Anxiety Disorder and Panic Attack

By: Giri Anantha

If you have an anxiety disorder and panic attack is a problem, try to get treated quickly. Not only is treatment available but it works and can help prevent other problems.

Panic attacks can develop into other conditions, almost like a snowball effect. If you suffer from them and are not sure whether to seek treatment or not, and you're hoping it will go away, please seek treatment.

Panic Attacks Can Lead To Other Anxiety Disorders

Panic attacks can lead to panic disorder, which is an anxiety disorder, of which there are several. These include:

- agoraphobia

- social anxiety

- obsessive compulsive disorder

- generalized anxiety disorder

If you get frequent panic attacks and begin to fear the next one, and you change your lifestyle to adapt to the possibility of the next attack, it's now developed into a panic disorder.

On average, 1 in 3 panic disorder sufferers will develop agoraphobia. That's a frightening statistic. If you develop this condition, you almost feel like a prisoner, trapped by your mind and the fears within it.

You naturally learn all the things that you should not do (like avoidance). When it comes time to unlearning it, climbing Mount Everest seems easier. To make matters worse, depression can set in.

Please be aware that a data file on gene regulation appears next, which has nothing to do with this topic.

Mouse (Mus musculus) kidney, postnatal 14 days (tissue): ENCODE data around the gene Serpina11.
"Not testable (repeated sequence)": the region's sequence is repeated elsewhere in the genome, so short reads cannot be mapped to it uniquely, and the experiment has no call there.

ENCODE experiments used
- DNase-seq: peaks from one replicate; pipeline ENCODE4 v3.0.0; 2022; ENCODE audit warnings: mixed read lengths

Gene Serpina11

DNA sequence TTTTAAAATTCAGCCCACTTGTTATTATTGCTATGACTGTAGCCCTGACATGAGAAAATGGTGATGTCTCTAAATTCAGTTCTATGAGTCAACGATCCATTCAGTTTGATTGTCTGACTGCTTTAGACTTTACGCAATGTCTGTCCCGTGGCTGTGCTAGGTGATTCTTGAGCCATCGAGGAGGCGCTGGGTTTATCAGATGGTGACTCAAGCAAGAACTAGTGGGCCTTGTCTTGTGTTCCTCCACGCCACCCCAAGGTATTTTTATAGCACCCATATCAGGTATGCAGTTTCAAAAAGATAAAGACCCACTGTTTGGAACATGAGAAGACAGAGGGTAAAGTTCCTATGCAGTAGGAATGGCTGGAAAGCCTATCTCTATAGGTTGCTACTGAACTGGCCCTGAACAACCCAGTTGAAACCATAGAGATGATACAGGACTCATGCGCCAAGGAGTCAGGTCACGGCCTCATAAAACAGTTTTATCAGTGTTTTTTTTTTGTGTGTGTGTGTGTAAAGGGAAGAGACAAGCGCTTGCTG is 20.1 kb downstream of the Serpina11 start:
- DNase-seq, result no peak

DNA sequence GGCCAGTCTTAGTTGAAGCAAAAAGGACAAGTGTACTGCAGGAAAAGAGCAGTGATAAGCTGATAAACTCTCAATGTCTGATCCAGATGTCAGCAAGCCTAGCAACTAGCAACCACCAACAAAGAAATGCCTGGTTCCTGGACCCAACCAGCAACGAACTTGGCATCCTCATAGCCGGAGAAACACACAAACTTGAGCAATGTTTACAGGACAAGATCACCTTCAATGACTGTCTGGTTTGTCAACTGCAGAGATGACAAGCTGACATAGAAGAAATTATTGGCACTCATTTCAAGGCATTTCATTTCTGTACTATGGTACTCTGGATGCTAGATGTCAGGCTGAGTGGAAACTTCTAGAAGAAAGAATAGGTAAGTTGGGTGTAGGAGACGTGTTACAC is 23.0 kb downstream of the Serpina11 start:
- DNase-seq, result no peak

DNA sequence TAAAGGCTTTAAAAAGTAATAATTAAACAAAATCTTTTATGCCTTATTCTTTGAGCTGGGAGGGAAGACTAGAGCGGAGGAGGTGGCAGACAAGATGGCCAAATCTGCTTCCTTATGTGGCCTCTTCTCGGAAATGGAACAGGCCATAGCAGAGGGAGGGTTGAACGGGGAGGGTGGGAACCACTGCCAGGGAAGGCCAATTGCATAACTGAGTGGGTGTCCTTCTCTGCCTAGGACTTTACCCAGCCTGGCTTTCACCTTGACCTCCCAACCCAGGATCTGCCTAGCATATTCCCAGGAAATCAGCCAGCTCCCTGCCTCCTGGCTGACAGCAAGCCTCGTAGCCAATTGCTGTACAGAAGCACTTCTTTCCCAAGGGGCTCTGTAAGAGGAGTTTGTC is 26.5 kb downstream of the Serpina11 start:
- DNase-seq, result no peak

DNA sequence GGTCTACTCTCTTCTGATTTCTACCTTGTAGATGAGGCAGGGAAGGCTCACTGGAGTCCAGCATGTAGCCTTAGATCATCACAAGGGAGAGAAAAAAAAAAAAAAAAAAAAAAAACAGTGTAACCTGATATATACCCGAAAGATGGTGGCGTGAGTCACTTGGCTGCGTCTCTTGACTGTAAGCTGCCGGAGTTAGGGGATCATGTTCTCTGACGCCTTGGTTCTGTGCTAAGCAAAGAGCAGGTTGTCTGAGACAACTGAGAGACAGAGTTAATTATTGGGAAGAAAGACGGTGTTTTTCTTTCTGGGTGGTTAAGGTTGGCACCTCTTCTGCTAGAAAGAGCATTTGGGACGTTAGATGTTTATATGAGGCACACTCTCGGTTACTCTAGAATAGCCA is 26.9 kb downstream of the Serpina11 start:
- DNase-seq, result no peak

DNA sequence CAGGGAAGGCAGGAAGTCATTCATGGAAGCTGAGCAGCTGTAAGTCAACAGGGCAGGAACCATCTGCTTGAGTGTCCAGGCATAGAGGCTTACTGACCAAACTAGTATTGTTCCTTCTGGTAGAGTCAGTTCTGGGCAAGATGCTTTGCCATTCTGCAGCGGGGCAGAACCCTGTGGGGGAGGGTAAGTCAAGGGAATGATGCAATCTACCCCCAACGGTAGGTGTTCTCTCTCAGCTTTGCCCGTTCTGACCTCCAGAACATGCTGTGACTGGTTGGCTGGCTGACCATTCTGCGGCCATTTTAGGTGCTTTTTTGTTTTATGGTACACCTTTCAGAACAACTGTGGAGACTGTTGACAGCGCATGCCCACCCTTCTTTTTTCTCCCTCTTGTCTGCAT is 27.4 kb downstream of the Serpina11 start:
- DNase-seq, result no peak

As you can see, this is not a negative scenario, but a very realistic and possible one, one which I hope I can help you from being trapped in (you can thank me later!)

Speak to your doctor and get a referral, because your family doctor won't be able to treat you. You may need to see a psychiatrist, especially if your panic is bad and requires medication.

Taking The Alternative Route

If you're open to alternative treatment, then the top recommendations would be Panic Away, The Linden Method, hypnosis and a natural product like PureCalm. Look into each of these and decide what's best for you.

Despite these excellent products, do speak to a medical professional initially. And be frank. Let them know you'd prefer a drug-free treatment program.

Cognitive behavioral therapy may be enough for your anxiety disorder and panic attack, but by speaking to a professional, you'll worry less and you will have a clearer vision of your plan towards recovery.

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